Wednesday, July 13, 2005

Contingent Chronicles: Formalism, Modernism & Contingency

Despite wanting to jump into what looks like an interesting discussion about poetry and paraphrasability going on in blogs by K. Silem Mohammed and Henry Gould, and despite having promised to say something about Kevin Prufer, today I've got something else in mind, something that connects, in a sideways manner, with contingent poetry.

My unlikely starting point is Adam Kirsch's new book of litcrit, The Wounded Surgeon: Confession and Transformation in Six American Poets. There are no surprises to this book for those of you who've somehow found yourselves browsing through copies of The New Criterion, the unintentionally funny neoconsevative cultural screed journal (there's a great game, by the way, in to picking up a copy, seeing who the article is about, and predicting at the outset exactly what will be said. I've got about an 80% success rate, but a novelist friend of mine who asks not to be named is batting a thousand). Kirsch, in that journal, consistently condemns anything that doesn't fit into the New Formalist paradigm for poetry -- you know: buh-dump-ta-dump-ta-dump-ta-MOON, buh-dump-ta-dump-ta-dump-ta-JUNE -- the sort of thing a really good formalist would wince to hear. In this book, he praises those poets we've come to call confessional for what he sees as their rejection of modernism. In essence, he recruits Lowell, Bishop and company into his little war on modernism.

Wierdly, there are points where I find myself in complete agreement with Kirsch. He lets fly, for example, at Jorie Graham's Swarm for its foggy indeterminacy. But where I've been hoping for a turn away from indeterminacy toward a poetry of contingent difficulties (see the Contingent Manifesto for details), Kirsch plumps for iambics and regular rhyme. Where I see a re-engagement of some ideas that the Modernists sniffed around as a good thing, Kirsch sees Modernism as the treason of the poets.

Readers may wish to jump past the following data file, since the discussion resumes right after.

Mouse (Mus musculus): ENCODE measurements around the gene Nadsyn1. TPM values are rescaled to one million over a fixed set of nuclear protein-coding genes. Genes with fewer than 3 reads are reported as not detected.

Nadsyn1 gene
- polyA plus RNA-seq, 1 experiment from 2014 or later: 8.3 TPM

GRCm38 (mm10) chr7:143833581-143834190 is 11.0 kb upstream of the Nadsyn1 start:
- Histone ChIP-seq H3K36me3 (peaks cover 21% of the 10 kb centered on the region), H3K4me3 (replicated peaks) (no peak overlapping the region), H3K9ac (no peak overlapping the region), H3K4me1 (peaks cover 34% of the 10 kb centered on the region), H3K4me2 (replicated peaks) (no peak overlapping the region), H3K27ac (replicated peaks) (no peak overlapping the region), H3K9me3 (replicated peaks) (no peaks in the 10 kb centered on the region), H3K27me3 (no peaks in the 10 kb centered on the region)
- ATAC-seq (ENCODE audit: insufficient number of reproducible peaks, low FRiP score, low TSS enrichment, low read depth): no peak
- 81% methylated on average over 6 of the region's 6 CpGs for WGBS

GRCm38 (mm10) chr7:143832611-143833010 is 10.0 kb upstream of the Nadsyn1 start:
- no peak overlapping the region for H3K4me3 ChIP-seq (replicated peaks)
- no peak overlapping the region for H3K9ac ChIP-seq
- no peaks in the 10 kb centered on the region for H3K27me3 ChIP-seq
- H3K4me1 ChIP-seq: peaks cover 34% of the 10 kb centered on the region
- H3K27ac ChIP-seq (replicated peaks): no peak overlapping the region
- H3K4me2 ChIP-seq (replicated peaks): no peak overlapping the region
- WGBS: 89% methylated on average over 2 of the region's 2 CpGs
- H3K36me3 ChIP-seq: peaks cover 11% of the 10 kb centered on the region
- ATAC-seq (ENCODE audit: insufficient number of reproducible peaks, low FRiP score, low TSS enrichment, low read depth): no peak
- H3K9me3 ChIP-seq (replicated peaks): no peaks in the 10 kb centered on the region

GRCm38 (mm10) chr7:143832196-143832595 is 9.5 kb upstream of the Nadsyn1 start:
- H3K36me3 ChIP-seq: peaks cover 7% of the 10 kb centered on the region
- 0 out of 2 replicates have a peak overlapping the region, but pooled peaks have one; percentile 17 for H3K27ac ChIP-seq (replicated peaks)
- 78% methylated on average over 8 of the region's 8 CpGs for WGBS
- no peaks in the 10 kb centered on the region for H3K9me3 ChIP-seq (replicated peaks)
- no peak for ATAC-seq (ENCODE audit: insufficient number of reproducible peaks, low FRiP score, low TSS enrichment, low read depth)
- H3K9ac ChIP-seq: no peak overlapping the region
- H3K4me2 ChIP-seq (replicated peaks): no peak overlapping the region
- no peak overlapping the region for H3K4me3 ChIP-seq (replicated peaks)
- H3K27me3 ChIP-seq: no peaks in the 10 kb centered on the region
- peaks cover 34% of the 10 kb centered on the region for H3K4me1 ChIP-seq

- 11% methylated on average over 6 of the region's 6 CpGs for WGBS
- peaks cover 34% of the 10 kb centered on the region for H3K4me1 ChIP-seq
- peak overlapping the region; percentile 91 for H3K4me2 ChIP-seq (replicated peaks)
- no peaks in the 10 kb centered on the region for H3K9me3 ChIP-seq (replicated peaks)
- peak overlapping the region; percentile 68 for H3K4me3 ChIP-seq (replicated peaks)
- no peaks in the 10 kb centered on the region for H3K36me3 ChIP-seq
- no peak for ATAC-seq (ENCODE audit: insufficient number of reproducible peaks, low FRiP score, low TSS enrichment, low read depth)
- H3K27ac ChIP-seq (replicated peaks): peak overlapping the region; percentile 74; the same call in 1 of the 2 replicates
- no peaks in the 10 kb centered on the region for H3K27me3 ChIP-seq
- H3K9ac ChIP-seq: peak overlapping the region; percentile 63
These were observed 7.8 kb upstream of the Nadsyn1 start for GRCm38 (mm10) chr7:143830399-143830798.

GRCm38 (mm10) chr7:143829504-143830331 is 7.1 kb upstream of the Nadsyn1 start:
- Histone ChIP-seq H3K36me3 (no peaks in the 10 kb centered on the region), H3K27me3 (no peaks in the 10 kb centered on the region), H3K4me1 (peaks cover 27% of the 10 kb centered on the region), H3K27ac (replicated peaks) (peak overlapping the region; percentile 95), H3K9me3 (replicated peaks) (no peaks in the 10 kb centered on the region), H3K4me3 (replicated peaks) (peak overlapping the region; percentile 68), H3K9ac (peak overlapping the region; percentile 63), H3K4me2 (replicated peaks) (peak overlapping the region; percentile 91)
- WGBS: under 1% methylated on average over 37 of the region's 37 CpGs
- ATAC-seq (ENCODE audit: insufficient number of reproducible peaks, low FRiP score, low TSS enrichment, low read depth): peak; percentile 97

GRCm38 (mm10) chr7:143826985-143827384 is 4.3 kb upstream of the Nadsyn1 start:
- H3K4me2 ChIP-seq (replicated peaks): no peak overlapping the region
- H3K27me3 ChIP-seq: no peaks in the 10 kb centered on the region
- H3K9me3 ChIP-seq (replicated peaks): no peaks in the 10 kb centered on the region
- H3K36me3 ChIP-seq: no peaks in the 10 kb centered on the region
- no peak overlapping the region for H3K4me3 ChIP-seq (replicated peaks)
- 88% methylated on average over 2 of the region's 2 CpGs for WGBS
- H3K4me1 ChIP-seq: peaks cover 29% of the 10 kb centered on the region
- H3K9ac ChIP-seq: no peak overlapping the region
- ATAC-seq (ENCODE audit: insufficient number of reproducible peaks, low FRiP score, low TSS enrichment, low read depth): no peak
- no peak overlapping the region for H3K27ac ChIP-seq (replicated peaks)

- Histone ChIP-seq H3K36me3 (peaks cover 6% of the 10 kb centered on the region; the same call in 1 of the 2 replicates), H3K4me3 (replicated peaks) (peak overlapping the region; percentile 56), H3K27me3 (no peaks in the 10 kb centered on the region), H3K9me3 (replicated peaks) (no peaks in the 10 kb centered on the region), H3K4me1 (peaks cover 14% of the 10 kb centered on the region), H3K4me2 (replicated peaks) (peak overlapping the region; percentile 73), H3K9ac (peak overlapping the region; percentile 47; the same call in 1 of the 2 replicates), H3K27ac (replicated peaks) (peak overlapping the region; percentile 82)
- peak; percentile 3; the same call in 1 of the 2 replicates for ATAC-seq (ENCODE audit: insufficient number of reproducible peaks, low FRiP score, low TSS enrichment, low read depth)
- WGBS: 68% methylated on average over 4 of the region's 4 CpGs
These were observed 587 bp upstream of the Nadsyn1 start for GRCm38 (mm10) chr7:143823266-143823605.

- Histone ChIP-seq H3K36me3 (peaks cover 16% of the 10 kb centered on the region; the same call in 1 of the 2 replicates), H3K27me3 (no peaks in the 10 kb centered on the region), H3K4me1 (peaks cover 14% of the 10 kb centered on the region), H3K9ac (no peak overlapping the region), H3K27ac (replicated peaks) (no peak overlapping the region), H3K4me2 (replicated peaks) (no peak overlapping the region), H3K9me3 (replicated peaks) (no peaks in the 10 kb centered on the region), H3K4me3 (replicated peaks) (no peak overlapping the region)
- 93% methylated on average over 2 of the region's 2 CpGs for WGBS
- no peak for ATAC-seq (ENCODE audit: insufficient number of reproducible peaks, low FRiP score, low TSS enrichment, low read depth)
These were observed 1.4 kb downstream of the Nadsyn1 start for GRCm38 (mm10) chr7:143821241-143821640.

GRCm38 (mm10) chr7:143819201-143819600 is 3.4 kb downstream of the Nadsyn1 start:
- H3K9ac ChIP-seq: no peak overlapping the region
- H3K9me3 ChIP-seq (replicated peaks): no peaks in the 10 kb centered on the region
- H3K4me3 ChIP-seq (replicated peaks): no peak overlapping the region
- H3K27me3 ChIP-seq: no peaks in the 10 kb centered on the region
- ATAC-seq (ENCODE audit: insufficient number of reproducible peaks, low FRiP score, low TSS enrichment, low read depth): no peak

Reading Kirsch, I sometimes felt like he and I spoke different languages. Then my copy of The Nation clunked into my mailbox (revealing my political differences from Kirsch, I suppose -- I'm a standard quartlerly-magazine-with-no-subscribers leftist, he seems like more of a standard back-pages-of-the-ideological-magazines-with-big-right-wing-money-behind-them neocon). John Palatella reviews Kirsch's book, and makes plain one of Kirsch's main shortcomings: when it comes to modernism, he's myopic.

As Palatella points out, Kisch's Modernism is the narrowed and watery doctrine of the New Critics -- so when Lowell ditches everything he'd learned at Kenyon in Life Studies, that's enough for Kirsch to claim Lowell as a Modernist apostate. There's not much of an excuse for this kind of narrow-minded, shortsighted, historically uninformed error anymore -- not, at any rate, since the publication of volume two of Jerome Rothenberg and Pierre Joris' anthology Poems for the Millenium. In the introduction to that book Rothenberg and Joris describe the period of New Critical hegemony after World War Two as a time in which the poetic energy of the prewar years had been drained away by the institutionalization of a tamed and truncated version of modernism. These years witnessed “an ascendant literary ‘modernism’–hostile to experiment and reduced in consequence to a vapid, often stuffy middle-ground approximation.” There was a willful forgetting of the openness of modernism, and a turn to “a fixed notion of poetry and poem, which might be improved upon but was never questioned at the root.” The task of poets coming of age in the fifties and sixties, argued Rothenberg and Joris, was to find what had been lost, to revive the electrical energy of the force that had crackled through poetry at the beginning of the century. They call the fulfillment of this task “the second great awakening of poetry,” and the second volume of their anthology is an archive of that awakening. (Aha! Cry the surviving subscribers of Samizdat magazine, "Archambeau is quoting himself out of laziness!" a charge to which I offer no more defense than a White House spokesman offers to the charges that Karl Rove must, by Bush's own logic, be fired). Given this woeful misunderstanding of the range of Modernism, where but to New Formalism is a guy like Kirsch to turn for an alternative to the decadence of indeterminacy?

So. Strange bedfellows, on the one hand: Kirsch is as against indeterminacy as I am. But our senses of literary histroy are so different, there's no way we could agree on an aspirational future for poetry.